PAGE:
Buried beneath the rubble of imperial propaganda, out of both Western Europe and the United States, is the evidence which shows that Haiti's independence was defeated by an aggressive North-Atlantic alliance that could not imagine their world inhabited by a free regime of Africans as representatives of the newly emerging democracy. The evidence is striking, especially in the context of France.

The Haitians fought for their freedom and won, as did the Americans fifty years earlier. The Americans declared their independence and crafted an extraordinary constitution that set out a clear message about the value of humanity and the right to freedom, justice, and liberty. In the midst of this brilliant discourse, they chose to retain slavery as the basis of the new nation state. The founding fathers therefore could not see beyond race, as the free state was built on a slavery foundation. The water was poisoned in the well; the Americans went back to the battlefield a century later to resolve the fact that slavery and freedom could not comfortably co-exist in the same place.

The French, also, declared freedom, fraternity and equality as the new philosophies of their national transformation and gave the modern world a tremendous progressive boost by so doing. They abolished slavery, but Napoleon Bonaparte could not imagine the republic without slavery and targeted the Haitians for a new, more intense regime of slavery. The British agreed, as did the Dutch, Spanish and Portuguese. All were linked in communion over the 500 000 Blacks in Haiti, the most populous and prosperous Caribbean colony. As the jewel of the Caribbean, they all wanted to get their hands on it. With a massive slave base, the English, French and Dutch salivated over owning it - and the people.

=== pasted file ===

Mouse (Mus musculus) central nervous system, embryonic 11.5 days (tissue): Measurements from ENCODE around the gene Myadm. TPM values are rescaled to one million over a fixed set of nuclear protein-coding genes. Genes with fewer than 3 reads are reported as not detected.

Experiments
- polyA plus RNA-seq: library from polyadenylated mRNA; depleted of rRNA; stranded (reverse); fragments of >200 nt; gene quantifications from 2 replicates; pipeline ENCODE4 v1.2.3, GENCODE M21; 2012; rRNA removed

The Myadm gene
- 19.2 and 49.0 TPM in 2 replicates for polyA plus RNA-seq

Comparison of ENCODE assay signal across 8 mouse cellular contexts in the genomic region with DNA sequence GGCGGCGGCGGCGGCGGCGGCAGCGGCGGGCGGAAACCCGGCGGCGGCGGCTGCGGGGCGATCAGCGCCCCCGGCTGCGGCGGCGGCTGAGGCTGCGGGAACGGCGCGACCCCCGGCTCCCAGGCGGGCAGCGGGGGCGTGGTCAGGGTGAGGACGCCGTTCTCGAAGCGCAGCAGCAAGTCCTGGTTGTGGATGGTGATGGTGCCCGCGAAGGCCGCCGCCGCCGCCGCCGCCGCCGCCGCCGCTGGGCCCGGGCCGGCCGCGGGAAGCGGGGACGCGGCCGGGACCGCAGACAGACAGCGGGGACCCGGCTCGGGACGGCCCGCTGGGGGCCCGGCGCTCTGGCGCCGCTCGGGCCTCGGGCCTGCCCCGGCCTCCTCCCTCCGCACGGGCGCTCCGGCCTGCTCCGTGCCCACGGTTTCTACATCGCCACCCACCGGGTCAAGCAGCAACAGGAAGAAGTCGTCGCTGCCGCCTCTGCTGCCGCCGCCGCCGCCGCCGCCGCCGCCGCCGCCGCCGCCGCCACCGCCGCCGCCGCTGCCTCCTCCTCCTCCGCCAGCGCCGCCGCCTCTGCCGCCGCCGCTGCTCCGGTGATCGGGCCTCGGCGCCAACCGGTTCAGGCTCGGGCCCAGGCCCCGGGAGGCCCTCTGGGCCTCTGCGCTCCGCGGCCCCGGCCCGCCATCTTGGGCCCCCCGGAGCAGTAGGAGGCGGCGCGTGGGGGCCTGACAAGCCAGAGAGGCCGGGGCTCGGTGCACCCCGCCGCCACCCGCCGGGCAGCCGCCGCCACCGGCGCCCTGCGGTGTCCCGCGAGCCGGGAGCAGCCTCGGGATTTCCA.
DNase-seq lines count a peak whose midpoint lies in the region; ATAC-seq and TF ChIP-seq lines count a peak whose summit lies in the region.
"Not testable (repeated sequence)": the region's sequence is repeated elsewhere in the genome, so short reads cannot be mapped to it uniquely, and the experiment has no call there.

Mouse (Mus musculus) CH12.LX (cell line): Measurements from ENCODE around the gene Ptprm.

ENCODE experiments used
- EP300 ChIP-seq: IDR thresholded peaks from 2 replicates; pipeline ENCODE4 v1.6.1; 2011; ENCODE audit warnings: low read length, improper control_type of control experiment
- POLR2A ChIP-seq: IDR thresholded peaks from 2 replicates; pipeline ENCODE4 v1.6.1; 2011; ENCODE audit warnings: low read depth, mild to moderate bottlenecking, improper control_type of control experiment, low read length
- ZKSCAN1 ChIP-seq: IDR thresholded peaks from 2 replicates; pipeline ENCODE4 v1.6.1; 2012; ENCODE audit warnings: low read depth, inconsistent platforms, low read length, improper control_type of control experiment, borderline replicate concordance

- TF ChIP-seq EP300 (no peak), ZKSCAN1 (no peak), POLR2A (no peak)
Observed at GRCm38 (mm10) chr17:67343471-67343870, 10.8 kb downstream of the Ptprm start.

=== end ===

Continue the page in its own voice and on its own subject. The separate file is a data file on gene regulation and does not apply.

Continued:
The people won a ten-year war, the bloodiest in modern history, and declared their independence. Every other country in the Americas was based on slavery. Haiti was freedom, and proceeded to place in its 1805 Independence Constitution that any person of African descent who arrived on its shores would be declared free, and a citizen of the republic. For the first time since slavery had commenced, Blacks were the subjects of mass freedom and citizenship in a nation.

The French refused to recognise Haiti's independence and declared it an illegal pariah state. The Americans, whom the Haitians looked to in solidarity as their mentor in independence, refused to recognise them, and offered solidarity instead to the French. The British, who were negotiating with the French to obtain the ownership title to Haiti, also moved in solidarity, as did every other nation-state the Western world.

Haiti was isolated at birth - ostracised and denied access to world trade, finance, and institutional development. It was the most vicious example of national strangulation recorded in modern history. The Cubans, at least, have had Russia, China, and Vietnam. The Haitians were alone from inception. The crumbling began.

Then came 1825; the moment of full truth. The republic is celebrating its 21st anniversary. There is national euphoria in the streets of Port-au-Prince. The economy is bankrupt; the political leadership isolated. The cabinet took the decision that the state of affairs could not continue. The country had to find a way to be inserted back into the world economy. The French government was invited to a summit.